The Pilgrim’s Relevancy Book XV: The City of Religion

Religion was one of the darkest places on this side of the chasm, and there were a plethora of unique boroughs. There was one that identified with the King’s Son. There was one that claimed He did not need a son. There was one that posited there were many kings, and one that taught that the kings were all dead. Added to these were labels at the entrance of other boroughs, which included: Conservative, Liberal, Progressive, Totalitarian and so forth.

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Book I, Book XVI

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            Christian and his group came to the middle of the city, where there seemed to be something like Mars Hill. At this epicenter, ideas were being readily exchanged. Well, at least that is what it sounded like at first. As Christian and those following him got closer, they heard someone standing and talking to a group of people. “Liberty?” was the only word he uttered and he uttered it as a question, then he stepped down.

The group watched as another man stepped up. “You are making a false claim, sir!” he said about the man who uttered the one word. He shouted back from the crowd, “How do you mean?”

“Well,” responded the man on the podium, “You have argued that these great people here are not free! All of your points are biased toward your conservative outlook and you have been hateful and unintelligible in your treatment of this argument!”

Christian and his group entered the crowd and the man on the podium asked him what he thought.

Christian replied, “Well, sir, I must confess that I have only heard part of the conversation. I am not prepared to make any judgment on either side, yours or his. Why don’t you ask him to explain his thoughts?”

“I cannot ask him! He is wrong!” the man on the podium exclaimed as he pointed at the other.

“How do you know?” Christian asked right away.

“Just look at the argument he has made!”

Christian confessed, “All I heard was his utterance of the question concerning liberty.”

“Ah,” the elevated man raised his voice, “but he has insinuated so much more than that!”

“How can you know?” Christian probed further.

“Because I know him. His views are off and his conservativism blinds him to progress. He deserves to be challenged!”

Christian turned to the man who was being accused, “What are your thoughts?”

This man answered, “All I did was ask a question. I fear that I am not being understood and that too many presumptions are being made about me.”

“What sort of presumptions?” Christian asked.

“I guess the only one that matters is that this man claims to know exactly what I believe and where I stand on every issue without caring enough to ask. That is presumption isn’t it?”

Christian replied, “I guess it is. What will you do about it?”

“Nothing,” the man replied, “He is arguing against himself, not against what I have claimed, for I made no propositions; only uttered a single word.”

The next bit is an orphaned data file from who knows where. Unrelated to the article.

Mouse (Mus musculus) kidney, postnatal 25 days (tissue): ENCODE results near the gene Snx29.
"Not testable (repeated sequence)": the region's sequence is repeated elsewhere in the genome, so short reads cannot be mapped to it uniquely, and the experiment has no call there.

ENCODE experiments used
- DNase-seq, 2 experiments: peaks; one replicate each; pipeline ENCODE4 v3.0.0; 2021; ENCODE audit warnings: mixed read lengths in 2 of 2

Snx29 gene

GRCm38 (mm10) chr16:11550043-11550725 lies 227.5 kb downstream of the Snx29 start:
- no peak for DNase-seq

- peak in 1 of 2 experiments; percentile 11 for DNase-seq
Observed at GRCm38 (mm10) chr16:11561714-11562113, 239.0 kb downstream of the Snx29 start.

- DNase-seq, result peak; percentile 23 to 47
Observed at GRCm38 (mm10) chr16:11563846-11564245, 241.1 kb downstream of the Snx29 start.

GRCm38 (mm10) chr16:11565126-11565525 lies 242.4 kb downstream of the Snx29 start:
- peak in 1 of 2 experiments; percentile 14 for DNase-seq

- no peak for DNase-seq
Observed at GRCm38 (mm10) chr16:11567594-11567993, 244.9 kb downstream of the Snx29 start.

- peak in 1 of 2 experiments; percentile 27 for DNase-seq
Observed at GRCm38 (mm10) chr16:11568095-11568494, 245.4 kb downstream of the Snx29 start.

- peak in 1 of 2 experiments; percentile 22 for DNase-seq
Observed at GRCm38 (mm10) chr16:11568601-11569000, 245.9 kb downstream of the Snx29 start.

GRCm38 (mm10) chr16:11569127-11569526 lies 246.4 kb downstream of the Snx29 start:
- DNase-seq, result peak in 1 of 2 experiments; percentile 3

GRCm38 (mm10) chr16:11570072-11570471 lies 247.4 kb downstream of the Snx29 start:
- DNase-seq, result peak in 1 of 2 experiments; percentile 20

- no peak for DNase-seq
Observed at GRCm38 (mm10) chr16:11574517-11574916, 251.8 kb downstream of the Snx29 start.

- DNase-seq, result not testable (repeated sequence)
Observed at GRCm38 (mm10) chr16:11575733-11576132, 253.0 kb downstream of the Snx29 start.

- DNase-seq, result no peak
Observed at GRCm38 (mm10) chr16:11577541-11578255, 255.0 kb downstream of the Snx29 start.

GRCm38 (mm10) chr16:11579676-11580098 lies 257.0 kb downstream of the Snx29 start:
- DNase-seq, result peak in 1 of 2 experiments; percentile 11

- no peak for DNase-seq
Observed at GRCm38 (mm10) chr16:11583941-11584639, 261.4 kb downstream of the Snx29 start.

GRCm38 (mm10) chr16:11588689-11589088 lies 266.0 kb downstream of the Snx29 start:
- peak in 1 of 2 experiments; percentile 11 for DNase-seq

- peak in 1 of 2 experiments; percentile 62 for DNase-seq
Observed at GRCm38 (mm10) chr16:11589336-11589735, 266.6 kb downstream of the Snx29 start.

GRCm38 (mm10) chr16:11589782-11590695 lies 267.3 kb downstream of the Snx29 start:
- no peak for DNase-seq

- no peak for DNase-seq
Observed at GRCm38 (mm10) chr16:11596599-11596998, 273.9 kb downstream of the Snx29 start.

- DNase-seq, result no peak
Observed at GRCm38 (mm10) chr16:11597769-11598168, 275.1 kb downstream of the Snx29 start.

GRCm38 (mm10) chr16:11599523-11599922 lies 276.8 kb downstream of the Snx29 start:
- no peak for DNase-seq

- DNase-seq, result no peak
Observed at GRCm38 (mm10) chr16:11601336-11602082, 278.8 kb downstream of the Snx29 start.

“Where do you live?” Encouragement spoke up.

The man laughed, “not in the borough that he has suggested.”

Encouragement stepped onto the podium, “Hear this thought!” He addressed the crowd, “The manual suggests that we ought to seek understanding, to be constantly renewed in our minds and not to conform ourselves to the pattern of this world. This man standing next to me seems to have made a grave mistake in not heeding these words within the manual. Instead he has made himself out to be a practitioner of the worst kind of religion: the kind that does not care for others and the kind where someone promotes his own well-being over the well-being of his neighbor. In this city, the manual might be the most ignored, but it is the most needed and its guidance more than necessary.”

The crowd listened intently. Some agreed. Some doubted. Those most steeped in religious dogma ignored and continued to taunt others trying to prove their own superiority rather than pursuing the thoughts in this city meaningfully.

The man on the podium came down and talked directly with Christian, “In which borough do you live?”

“I do not,” Christian responded, “My home is on the other side of the chasm, with the King.”

The man laughed, “But you have to have some home here.”

Christian responded, “I gave up the right to subscribe strictly to one borough or another the moment I took residency with the King. What is popular may or may not be correct. What people in the Conservative, Liberal, or even in the borough that bears the King’s name claim as right may or may not be. Because I have taken up residency with the King, I have the freedom to consider all that is said and to live faithfully according to the King’s manual. We have just seen how advantageous that may be for anyone who wants to pursue wisdom and thought on this side of the chasm.”

The man walked away, picked up his blue jacket, and continued toward his own borough.

Out of all the places Christian and those with him had been, Religion might turn out to be the most trying.

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